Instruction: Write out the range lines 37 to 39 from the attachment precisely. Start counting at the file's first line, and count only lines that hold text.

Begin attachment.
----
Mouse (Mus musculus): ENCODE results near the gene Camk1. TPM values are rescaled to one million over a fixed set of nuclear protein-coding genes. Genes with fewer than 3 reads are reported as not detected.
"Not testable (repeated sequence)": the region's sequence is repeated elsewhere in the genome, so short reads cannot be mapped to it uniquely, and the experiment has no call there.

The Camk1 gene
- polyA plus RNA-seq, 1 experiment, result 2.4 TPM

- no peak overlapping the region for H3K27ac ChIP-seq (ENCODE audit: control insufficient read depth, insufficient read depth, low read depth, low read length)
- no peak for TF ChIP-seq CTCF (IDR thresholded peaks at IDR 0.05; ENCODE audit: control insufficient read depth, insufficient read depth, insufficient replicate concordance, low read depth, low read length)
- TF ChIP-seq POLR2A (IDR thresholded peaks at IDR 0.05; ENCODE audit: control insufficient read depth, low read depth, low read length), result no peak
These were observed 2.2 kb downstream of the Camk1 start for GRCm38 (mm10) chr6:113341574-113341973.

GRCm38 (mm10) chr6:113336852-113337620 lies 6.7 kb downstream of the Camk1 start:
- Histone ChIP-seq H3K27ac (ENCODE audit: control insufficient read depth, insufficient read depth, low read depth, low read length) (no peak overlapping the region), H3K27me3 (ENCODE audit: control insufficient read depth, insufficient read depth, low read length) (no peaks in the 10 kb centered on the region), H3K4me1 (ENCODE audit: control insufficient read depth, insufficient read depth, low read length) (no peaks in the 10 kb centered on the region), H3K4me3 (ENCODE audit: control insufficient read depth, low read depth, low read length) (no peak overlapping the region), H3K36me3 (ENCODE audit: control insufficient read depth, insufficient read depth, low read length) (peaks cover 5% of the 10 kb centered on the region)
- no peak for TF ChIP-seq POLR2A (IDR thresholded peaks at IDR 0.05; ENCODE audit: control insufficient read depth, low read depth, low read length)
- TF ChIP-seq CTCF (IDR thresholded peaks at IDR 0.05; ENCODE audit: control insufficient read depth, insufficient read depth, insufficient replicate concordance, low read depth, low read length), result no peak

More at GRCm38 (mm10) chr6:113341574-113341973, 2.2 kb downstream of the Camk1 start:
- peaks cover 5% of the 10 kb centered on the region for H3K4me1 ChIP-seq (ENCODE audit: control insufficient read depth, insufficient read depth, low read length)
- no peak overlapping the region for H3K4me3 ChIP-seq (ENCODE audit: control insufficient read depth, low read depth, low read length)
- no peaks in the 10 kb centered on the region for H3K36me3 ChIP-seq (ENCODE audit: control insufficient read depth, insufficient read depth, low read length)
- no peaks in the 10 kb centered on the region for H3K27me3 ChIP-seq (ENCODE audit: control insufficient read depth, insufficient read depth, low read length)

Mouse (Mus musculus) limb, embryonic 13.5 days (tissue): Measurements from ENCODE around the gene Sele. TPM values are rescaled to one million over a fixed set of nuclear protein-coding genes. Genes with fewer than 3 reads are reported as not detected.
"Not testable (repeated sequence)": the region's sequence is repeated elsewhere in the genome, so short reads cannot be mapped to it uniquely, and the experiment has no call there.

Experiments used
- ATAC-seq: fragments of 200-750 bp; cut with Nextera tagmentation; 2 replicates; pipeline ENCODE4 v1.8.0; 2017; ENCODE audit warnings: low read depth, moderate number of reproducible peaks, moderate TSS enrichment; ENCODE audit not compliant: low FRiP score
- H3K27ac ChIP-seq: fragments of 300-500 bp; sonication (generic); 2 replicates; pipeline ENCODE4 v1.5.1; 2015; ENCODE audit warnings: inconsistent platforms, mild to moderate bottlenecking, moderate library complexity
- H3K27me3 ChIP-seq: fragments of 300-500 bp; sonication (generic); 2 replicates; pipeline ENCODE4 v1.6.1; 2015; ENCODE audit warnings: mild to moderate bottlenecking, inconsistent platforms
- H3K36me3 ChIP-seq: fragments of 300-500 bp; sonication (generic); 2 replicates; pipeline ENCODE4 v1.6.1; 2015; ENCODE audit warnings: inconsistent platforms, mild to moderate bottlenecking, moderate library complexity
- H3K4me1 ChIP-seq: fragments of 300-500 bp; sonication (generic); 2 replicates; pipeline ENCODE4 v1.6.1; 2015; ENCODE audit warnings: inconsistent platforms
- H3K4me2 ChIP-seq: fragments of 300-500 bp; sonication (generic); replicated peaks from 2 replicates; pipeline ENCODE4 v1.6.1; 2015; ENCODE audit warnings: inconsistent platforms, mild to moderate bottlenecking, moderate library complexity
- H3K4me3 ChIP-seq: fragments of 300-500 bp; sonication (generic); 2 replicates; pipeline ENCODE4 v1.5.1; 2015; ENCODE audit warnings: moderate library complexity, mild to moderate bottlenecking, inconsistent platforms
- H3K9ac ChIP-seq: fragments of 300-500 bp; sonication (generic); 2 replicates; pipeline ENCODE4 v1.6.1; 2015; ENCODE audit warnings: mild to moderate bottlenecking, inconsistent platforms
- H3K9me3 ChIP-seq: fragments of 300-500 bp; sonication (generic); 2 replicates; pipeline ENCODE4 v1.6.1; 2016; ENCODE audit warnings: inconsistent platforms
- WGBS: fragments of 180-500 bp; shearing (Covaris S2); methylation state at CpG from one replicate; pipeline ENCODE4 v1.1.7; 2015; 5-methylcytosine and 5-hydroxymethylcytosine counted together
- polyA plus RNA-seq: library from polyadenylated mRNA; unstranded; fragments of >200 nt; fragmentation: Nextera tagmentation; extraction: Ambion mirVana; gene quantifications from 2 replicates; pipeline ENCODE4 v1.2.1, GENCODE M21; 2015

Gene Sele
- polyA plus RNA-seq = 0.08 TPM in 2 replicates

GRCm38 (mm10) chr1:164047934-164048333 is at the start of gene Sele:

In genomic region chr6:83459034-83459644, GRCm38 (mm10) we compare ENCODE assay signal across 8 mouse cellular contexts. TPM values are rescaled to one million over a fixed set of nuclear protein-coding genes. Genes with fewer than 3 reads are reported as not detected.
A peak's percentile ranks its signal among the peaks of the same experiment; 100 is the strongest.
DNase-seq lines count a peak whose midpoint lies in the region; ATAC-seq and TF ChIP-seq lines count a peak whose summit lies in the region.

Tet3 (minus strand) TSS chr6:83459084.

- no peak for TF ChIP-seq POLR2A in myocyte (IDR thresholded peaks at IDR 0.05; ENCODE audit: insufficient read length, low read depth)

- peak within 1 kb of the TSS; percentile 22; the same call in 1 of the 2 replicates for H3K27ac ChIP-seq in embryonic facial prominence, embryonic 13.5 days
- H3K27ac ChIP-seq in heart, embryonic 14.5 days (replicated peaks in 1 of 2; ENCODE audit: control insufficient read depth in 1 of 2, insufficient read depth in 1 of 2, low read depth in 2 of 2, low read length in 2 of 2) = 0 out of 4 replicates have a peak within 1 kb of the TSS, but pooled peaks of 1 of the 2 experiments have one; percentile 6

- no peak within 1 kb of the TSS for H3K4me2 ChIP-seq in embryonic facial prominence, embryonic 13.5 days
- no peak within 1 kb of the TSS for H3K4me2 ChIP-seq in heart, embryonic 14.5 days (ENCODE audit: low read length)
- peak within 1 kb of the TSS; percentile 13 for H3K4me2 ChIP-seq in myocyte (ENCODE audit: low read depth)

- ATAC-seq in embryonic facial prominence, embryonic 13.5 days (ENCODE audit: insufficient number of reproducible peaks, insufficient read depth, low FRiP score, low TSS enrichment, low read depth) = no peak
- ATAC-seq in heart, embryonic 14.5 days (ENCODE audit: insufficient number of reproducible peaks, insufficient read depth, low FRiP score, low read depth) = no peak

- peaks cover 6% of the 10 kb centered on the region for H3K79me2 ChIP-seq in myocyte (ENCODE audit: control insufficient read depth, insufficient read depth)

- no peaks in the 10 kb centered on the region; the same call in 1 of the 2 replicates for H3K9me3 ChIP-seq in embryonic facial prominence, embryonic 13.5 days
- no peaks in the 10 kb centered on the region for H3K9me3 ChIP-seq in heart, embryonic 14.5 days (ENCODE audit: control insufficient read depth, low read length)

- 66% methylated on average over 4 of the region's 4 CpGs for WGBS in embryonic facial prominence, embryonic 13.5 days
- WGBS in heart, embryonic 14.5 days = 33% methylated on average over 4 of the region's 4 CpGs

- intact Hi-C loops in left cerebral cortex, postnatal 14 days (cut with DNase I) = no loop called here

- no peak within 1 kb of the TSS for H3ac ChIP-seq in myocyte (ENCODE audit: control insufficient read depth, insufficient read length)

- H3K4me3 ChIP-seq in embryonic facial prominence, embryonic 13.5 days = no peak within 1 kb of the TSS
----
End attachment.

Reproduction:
DNase-seq lines count a peak whose midpoint lies in the region; ATAC-seq and TF ChIP-seq lines count a peak whose summit lies in the region.

Tet3 (minus strand) TSS chr6:83459084.

- no peak for TF ChIP-seq POLR2A in myocyte (IDR thresholded peaks at IDR 0.05; ENCODE audit: insufficient read length, low read depth)